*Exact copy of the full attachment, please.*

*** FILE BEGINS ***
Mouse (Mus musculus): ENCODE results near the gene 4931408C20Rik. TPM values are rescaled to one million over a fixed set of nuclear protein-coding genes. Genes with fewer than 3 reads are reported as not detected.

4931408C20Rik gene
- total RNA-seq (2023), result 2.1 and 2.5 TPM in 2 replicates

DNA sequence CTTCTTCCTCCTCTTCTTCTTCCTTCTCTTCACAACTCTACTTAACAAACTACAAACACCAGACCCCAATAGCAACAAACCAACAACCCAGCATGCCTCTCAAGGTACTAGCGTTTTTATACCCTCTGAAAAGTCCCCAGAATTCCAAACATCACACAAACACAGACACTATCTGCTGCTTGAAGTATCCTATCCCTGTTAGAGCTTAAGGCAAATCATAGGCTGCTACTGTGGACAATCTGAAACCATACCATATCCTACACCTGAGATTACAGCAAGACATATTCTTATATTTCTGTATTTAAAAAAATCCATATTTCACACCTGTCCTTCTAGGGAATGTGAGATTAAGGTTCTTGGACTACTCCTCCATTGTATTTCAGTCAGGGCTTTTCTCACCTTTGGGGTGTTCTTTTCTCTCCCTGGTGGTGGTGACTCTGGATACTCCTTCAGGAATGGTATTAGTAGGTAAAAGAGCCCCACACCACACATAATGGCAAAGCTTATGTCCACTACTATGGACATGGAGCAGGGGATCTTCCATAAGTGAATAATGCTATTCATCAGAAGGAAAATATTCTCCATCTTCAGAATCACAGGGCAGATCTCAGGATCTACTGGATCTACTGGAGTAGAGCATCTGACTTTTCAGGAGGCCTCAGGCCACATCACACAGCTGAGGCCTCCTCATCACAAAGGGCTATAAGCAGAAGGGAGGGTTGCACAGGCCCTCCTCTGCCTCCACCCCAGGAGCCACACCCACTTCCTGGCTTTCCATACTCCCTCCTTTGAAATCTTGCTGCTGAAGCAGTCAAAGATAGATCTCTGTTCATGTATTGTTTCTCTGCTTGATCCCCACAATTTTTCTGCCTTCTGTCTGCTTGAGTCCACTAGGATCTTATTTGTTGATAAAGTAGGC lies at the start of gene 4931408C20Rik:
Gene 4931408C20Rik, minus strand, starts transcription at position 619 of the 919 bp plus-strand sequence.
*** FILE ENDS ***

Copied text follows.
Mouse (Mus musculus): ENCODE results near the gene 4931408C20Rik. TPM values are rescaled to one million over a fixed set of nuclear protein-coding genes. Genes with fewer than 3 reads are reported as not detected.

4931408C20Rik gene
- total RNA-seq (2023), result 2.1 and 2.5 TPM in 2 replicates

DNA sequence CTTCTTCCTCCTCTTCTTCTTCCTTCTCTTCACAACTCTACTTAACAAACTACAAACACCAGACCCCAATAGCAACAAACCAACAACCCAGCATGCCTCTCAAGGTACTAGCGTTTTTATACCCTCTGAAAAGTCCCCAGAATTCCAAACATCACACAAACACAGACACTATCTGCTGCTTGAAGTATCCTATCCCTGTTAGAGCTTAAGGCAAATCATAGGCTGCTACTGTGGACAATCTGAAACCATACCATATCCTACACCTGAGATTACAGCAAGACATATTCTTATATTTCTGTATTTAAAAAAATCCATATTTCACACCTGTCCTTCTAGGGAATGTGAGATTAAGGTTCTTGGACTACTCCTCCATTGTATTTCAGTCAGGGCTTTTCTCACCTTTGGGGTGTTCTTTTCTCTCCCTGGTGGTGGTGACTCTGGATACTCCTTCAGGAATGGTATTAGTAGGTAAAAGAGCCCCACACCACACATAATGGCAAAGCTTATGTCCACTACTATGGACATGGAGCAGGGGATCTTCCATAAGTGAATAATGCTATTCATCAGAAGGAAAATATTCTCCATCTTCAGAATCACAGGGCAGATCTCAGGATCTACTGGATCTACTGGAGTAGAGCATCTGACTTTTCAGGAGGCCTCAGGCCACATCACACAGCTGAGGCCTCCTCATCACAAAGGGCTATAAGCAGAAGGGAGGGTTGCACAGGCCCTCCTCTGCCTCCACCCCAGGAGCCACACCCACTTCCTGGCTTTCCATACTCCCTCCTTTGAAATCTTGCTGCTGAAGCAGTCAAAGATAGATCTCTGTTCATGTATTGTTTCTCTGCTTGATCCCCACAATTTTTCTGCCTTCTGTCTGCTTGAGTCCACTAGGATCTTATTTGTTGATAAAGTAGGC lies at the start of gene 4931408C20Rik:
Gene 4931408C20Rik, minus strand, starts transcription at position 619 of the 919 bp plus-strand sequence.